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Musculoskeletal Issues That Are Causing Your Pelvic Pain

Pain in the lowest part of your abdomen is known as pelvic pain, and it’s a problem for many women. The numbers vary, but about 15% of US women of childbearing age experience pelvic pain for more than six months; worldwide, as many as 32% of women deal with such pain. 

Pelvic pain can be a condition by itself or the symptom of other problems. Among the many causes of pelvic pain are endometriosis, fibroids, pelvic inflammatory disease, and musculoskeletal issues

Musculoskeletal problems occur in the connective tissue, bones, and joints. They’re concerning because they can create a variety of conditions of their own.

Experienced urogynecologist Dr. Neeraj Kohli and the team at Boston Urogyn in Wellesley and South Weymouth, Massachusetts, can help patients experiencing many kinds of pelvic pain.

What is the musculoskeletal system?

This part of the body is the closest to the bone and consists of cartilage, ligaments, skeletal muscles, and tissue. It connects bones to joints, muscles, and other parts of the body.

The musculoskeletal system provides stability and support for many basic functions like walking, sitting, and standing. Without the musculoskeletal system, the body couldn’t hold posture, move properly, hold soft tissues and organs, or maintain body temperature.

What pelvic problems can musculoskeletal issues cause?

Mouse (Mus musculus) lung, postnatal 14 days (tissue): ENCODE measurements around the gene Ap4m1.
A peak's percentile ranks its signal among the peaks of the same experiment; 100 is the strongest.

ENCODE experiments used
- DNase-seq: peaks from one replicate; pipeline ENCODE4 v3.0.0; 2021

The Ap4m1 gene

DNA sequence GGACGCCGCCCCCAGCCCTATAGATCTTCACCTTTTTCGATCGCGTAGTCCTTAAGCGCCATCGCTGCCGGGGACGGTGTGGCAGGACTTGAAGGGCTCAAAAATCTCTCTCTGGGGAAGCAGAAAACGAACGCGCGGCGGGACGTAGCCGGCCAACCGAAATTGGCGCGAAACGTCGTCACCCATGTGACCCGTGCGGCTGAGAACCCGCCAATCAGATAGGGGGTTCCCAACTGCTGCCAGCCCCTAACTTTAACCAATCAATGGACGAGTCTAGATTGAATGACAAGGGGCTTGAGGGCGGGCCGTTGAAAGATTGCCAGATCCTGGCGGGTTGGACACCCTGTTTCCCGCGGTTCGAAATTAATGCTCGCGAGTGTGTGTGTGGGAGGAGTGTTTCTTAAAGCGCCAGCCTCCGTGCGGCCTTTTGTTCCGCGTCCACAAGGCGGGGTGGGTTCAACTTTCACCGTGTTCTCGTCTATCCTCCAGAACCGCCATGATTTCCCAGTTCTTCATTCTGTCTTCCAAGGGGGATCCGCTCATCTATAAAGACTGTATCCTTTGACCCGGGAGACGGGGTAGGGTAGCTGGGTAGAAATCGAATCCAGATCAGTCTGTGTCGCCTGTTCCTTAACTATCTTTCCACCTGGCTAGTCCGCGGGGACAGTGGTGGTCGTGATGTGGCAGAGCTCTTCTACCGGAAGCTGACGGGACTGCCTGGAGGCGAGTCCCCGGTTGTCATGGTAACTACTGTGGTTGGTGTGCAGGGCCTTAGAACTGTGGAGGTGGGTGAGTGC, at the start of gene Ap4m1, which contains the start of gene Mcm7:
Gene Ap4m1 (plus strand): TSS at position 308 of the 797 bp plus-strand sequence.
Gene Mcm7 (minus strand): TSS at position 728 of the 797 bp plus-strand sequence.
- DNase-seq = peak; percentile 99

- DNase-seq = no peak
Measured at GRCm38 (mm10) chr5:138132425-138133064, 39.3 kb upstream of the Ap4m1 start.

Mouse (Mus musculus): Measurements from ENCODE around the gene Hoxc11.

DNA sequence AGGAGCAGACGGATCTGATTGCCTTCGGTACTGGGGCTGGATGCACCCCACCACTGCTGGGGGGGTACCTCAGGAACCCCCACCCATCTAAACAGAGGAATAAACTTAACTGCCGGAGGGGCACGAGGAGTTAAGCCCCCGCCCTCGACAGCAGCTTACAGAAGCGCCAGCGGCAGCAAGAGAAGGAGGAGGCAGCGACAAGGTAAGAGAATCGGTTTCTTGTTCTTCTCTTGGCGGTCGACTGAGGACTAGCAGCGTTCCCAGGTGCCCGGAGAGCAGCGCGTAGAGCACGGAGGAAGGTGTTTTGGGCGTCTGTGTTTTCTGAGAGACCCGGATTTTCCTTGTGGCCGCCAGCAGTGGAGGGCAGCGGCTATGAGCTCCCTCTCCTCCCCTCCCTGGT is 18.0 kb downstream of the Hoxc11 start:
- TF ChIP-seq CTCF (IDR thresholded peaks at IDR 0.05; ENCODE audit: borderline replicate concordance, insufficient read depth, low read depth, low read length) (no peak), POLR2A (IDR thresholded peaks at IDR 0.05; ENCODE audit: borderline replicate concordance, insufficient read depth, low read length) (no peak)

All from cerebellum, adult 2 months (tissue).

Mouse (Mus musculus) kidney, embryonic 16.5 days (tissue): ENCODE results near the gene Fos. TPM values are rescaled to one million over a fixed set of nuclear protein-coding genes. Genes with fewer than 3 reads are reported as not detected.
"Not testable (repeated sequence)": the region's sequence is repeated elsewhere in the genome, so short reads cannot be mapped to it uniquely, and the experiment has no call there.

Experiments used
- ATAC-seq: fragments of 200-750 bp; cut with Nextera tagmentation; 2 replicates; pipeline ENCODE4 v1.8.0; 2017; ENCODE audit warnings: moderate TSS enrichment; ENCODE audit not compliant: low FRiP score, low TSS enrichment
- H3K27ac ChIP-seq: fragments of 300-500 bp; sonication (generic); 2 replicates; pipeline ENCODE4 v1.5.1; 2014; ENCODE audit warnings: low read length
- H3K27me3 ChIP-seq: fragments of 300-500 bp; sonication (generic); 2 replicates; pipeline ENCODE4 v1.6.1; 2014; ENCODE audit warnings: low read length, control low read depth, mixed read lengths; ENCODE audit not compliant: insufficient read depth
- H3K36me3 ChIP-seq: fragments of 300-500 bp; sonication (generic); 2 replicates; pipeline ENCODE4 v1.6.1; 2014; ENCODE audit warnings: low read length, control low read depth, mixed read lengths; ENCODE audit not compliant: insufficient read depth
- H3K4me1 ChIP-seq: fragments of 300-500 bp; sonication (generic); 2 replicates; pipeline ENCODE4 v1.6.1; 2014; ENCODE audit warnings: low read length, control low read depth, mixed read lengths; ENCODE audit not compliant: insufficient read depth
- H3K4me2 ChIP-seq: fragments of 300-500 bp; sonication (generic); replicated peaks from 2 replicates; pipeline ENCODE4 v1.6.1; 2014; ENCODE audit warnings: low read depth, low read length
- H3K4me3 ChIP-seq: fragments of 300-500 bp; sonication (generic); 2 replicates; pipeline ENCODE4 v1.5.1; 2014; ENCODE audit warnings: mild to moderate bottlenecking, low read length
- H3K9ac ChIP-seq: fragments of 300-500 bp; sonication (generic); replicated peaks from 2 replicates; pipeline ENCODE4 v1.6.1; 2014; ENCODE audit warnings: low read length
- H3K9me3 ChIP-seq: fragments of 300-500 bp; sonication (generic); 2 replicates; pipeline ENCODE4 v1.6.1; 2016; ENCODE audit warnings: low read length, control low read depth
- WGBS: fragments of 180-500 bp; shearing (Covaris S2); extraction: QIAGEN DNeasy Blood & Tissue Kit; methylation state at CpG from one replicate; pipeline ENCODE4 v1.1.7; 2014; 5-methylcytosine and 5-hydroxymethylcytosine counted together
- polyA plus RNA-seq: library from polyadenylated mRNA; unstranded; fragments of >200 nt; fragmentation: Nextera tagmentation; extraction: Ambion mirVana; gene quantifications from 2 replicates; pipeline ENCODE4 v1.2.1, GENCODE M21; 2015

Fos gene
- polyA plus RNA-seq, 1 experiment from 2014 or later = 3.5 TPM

The supporting muscles of the pelvis are called the pelvic floor, and they support the bladder, rectum, and uterus (or prostate in men). Musculoskeletal problems in this area that can lead to pelvic pain include:

Any of these issues can lead to chronic pelvic pain. If you’re experiencing pelvic pain, Dr. Kohli can help determine whether it’s a musculoskeletal issue or some other condition that’s causing your pain. He can then develop a treatment plan to address your pain.

How is pelvic pain treated?

Pelvic pain can be treated in a variety of ways, including:

In addition, Dr. Kohli may recommend Botox® injections to temporarily paralyze pelvic floor muscles and alleviate your pain. Antidepressants can also help with chronic pelvic pain, even if you’re not clinically depressed.

Regardless of what’s causing your pelvic pain, treatment options are available. Call one of our convenient Boston area locations, or use our online booking tool to make your appointment with Dr. Kohli and find relief from your pelvic pain today.

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